We arrived and walked among the many tourists who arrive after Easter, all headed for the Duomo. That is the familiar name of the cathedral, Santa Maria dei Fiori, which is the principal landmark for Florence, and we joined the long line of people waiting to get inside. She got my usual earful of history about “the dome that was impossible to build, until Brunelleschi figured out a way.” It is a free visit, and I took her around the side chapels, and then under the immense dome. There, she could see the people circling the railing, on their way up to the cupola of the dome, but too much for us with so few hours to show her Florence quickly. The crowds were in full force, and the line to get into the church was long, but moving quickly—probably after a mass had closed the sanctuary to visitors.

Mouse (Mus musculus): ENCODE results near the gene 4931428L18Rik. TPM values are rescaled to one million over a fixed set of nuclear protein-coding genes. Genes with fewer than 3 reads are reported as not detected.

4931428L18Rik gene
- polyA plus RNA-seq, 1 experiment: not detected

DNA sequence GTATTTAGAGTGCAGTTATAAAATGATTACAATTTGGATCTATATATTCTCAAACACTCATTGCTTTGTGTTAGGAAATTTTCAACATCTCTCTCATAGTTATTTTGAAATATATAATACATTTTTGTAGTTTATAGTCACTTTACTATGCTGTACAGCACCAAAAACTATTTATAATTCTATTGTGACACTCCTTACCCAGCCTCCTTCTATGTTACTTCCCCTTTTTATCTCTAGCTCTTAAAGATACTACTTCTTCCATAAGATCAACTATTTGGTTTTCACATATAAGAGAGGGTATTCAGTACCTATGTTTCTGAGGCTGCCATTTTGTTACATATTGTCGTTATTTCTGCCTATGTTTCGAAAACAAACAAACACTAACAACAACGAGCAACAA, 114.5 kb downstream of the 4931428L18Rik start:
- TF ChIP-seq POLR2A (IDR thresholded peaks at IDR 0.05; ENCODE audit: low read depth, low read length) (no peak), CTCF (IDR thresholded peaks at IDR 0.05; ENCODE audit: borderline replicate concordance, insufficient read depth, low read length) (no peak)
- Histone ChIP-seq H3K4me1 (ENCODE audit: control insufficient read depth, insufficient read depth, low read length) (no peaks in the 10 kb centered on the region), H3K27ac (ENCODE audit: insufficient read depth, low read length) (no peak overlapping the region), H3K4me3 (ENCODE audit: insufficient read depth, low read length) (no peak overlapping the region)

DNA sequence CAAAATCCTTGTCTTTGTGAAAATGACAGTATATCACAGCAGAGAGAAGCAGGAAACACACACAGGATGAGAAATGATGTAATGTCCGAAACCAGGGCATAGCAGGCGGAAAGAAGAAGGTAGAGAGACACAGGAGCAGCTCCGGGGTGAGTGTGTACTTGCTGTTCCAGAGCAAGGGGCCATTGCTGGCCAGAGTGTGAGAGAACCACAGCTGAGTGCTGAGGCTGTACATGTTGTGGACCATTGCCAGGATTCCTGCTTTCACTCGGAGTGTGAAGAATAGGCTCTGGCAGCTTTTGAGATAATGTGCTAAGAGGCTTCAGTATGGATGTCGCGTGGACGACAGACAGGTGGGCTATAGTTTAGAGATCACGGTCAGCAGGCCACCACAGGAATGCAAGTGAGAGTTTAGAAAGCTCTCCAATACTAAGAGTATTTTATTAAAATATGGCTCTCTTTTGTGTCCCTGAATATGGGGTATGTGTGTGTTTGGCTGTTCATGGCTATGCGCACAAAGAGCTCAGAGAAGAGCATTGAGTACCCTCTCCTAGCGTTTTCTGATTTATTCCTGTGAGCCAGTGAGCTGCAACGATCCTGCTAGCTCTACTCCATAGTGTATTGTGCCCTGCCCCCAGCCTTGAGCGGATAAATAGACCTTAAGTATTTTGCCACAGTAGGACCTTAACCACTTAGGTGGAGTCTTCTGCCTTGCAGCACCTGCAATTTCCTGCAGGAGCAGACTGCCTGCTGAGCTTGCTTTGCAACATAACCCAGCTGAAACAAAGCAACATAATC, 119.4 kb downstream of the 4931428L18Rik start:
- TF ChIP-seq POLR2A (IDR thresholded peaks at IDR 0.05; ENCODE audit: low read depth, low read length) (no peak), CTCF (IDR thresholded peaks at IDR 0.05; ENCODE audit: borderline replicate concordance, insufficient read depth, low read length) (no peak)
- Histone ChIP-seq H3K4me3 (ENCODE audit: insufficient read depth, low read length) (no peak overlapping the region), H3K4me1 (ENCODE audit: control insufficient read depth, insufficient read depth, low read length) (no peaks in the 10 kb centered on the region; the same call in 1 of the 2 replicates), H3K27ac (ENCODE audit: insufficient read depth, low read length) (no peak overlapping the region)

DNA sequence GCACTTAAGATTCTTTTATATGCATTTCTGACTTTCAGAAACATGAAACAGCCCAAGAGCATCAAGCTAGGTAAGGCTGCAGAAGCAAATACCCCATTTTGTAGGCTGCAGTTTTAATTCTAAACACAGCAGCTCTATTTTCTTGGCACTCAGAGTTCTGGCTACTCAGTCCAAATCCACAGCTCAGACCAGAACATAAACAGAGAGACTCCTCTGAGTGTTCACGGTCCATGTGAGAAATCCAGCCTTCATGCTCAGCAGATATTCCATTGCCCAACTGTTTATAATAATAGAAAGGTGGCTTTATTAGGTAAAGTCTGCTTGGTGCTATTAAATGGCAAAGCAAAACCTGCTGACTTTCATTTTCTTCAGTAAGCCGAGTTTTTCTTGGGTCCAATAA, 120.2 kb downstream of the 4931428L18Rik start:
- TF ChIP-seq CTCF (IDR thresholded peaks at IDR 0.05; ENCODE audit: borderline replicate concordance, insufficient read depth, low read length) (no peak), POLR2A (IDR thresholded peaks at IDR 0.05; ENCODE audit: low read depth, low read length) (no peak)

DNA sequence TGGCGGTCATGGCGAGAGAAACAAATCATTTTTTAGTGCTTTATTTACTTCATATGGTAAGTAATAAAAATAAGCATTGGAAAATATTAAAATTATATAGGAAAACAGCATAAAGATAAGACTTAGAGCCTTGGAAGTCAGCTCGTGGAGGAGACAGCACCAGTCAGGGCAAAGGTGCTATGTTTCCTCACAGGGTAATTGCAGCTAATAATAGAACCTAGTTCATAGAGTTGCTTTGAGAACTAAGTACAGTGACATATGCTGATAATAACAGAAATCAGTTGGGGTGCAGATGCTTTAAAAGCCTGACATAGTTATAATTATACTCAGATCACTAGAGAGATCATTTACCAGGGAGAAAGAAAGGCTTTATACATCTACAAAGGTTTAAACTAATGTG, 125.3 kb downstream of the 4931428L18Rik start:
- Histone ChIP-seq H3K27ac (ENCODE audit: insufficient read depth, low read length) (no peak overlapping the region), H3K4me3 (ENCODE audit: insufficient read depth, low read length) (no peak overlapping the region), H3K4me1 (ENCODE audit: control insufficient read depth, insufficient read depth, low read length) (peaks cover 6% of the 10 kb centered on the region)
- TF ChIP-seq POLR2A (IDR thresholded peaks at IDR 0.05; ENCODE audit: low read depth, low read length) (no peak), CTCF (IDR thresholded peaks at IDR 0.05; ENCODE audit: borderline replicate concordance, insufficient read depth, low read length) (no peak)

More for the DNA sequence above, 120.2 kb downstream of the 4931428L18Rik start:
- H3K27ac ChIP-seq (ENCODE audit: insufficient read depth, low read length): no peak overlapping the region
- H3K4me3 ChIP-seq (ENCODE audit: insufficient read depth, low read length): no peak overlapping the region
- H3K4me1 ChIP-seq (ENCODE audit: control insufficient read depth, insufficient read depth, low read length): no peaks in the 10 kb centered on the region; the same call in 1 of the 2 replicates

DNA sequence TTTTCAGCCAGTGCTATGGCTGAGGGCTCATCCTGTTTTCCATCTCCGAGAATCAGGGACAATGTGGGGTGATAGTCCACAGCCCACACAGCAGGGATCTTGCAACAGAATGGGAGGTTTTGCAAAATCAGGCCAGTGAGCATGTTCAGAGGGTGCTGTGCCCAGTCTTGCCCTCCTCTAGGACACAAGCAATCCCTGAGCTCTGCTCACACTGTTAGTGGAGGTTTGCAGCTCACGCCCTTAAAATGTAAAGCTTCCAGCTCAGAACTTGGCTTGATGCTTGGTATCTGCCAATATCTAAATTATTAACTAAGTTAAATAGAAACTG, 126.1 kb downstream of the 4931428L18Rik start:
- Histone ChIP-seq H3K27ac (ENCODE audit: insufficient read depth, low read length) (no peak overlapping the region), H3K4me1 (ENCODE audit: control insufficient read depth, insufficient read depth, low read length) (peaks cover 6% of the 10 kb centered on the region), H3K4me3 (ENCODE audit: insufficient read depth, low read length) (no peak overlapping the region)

We set out to see the principal piazzas, including Piazza Repubblica, and then Piazza degli Signoria. That meant a walk down the side street, where my favorite gelato display is along the way. I must have 20 photos here, and now Dolores has at least one, herself.
After some brief rain showers, we emerged into Piazza Signoria, with the Palazzo Vecchio (“Old Palace,” former home of the Medici family) right in front of us. It is another of the skyline landmarks of Florence, and the wet pavement from the recent thunderstorm added to the photos for us. The Palazzo Vecchio also has both the Neptune Fountain, from the 1500s, and a copy of Michelangelo’s “David” near the door. With our tight schedule, this was the only one of the three “Davids” in Florence that I had time to show to Dolores—absolutely not the original, which had lines stretching for blocks for those arriving without reservations in “tourist season.”